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Movement With 2 Time Zones

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Hi again,

here is an interesting movement of an old captains watch. Alas the original watch case has gone, at its place there is a ... well, scrub brass case...

and it keeps the dirt outside. This movement was made in the swiss in about 1850 and sold by guy like M.I.Tobias, London/Liverpool (not the Tobias

with the real good watches), but now without the original case it remains anonymous.

The way of this watch is somehow curious: Because of the words on the balance cock (fast/slow) this must be a watch that is swiss made and sold in

England. But then it found its way to Hawaii, from where it came to me to germany. Way cool!


Well, first the dial and the hands: It is a metal (brass?) dial with blue steel hands on two inner dials (top left, top right), a big center second hand and a

synchronous running small second hand at 6 o'clock. The dial has engravings of a boat, houses, a castle and landscape. In earlier days there were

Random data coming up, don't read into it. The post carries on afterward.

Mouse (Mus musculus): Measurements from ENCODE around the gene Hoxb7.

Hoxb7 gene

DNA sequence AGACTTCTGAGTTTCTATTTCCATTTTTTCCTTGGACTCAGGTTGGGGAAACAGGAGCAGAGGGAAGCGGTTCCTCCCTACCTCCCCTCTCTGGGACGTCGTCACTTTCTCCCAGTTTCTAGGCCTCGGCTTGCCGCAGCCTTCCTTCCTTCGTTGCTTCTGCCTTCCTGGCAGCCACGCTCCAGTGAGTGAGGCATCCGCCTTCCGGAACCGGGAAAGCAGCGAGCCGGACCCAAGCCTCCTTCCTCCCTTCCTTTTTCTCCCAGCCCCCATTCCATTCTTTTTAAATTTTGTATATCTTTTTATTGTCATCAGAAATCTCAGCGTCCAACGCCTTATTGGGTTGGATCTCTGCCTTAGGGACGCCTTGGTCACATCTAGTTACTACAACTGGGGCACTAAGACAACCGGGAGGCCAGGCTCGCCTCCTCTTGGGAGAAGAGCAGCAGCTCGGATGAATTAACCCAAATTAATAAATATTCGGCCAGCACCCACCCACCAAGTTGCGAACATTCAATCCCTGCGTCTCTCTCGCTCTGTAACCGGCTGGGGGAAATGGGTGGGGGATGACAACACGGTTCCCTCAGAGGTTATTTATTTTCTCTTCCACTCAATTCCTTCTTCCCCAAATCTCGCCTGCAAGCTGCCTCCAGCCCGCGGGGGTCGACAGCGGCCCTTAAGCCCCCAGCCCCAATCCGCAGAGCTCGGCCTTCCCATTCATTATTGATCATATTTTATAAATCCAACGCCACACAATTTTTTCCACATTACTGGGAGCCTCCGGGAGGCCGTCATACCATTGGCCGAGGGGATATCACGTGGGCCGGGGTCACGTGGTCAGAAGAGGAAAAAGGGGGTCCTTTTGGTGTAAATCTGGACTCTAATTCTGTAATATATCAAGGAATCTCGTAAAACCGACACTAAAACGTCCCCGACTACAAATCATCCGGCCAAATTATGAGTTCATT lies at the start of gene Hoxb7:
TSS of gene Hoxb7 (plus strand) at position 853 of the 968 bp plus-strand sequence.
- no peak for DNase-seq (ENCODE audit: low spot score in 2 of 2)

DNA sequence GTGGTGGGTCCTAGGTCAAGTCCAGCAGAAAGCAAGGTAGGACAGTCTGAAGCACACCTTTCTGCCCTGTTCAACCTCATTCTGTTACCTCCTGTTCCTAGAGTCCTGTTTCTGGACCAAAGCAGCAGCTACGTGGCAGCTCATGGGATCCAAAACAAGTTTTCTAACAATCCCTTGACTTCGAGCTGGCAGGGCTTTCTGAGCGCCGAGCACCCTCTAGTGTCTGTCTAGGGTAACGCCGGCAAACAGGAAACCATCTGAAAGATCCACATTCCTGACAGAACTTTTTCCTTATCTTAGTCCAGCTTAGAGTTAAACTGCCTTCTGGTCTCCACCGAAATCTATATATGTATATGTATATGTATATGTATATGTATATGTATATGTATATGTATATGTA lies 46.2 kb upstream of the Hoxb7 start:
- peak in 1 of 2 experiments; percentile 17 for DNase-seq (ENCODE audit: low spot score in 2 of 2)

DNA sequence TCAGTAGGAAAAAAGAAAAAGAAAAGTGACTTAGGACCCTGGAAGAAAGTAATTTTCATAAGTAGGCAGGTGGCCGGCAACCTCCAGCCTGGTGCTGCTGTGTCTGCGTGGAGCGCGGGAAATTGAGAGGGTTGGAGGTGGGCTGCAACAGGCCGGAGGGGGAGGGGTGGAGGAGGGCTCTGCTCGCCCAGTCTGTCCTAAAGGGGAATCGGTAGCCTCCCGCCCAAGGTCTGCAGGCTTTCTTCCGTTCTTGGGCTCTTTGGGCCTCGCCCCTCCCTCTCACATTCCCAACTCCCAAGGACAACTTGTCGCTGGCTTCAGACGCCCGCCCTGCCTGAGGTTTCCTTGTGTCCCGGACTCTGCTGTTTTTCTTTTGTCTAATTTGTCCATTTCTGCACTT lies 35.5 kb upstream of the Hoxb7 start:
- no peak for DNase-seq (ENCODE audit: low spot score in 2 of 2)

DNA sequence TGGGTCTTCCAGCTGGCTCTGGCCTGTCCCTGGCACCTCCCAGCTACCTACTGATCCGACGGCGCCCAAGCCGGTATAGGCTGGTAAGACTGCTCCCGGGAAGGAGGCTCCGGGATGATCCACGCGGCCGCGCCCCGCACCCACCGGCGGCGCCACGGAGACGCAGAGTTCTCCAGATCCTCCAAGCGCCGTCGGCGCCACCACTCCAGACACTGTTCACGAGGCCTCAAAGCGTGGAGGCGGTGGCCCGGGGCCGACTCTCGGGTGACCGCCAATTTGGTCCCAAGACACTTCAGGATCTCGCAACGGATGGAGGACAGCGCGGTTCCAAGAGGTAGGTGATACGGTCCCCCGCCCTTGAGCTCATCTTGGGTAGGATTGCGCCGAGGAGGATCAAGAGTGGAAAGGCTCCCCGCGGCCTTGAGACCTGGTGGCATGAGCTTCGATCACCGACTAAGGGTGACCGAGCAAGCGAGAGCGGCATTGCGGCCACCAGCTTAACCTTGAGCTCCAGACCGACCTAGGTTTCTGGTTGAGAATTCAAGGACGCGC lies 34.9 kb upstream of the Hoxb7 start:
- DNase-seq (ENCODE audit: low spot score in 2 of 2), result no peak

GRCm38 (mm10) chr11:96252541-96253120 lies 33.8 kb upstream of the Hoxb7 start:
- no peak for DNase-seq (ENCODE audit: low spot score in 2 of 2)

gold roman hour numbers on the small dials.


The movement is quite interesting and unusual to other watches (the reason why I bought it). It is first a swiss bridge movement, key-wound and key-set,

of course with two square-ends to set the time on each dial and it has 15 jewels. Then there's a parachute shock proof system (as from Breguet) - but not

in the original version, because there is a little screw right beside the balance end stone. This screw fixes the long arm and so the end stone, which

cannot move freely to make this shock absorber system work. You can see this in the next detail image of the escapement:


Also you will see here the temperature compensation curve, also invented by Breguet, on the regulator. This curve is made out of bimetal and wides

or narrows the regulator comb (is this the name for it?) which holds the hair spring. And you can see here the lever escapement (side-lever) with hidden pallets.

Of course, a real captains watch needs to be stopped and started with a slider/button on the case (to set the exact time), but without a real fitting case this

slider was fixed in start position. On this detail image you can see the pin or hook on the top, right side of the balance cock - which can stop the balance wheel.

The movement is running and keeping good time inside this ugly case:




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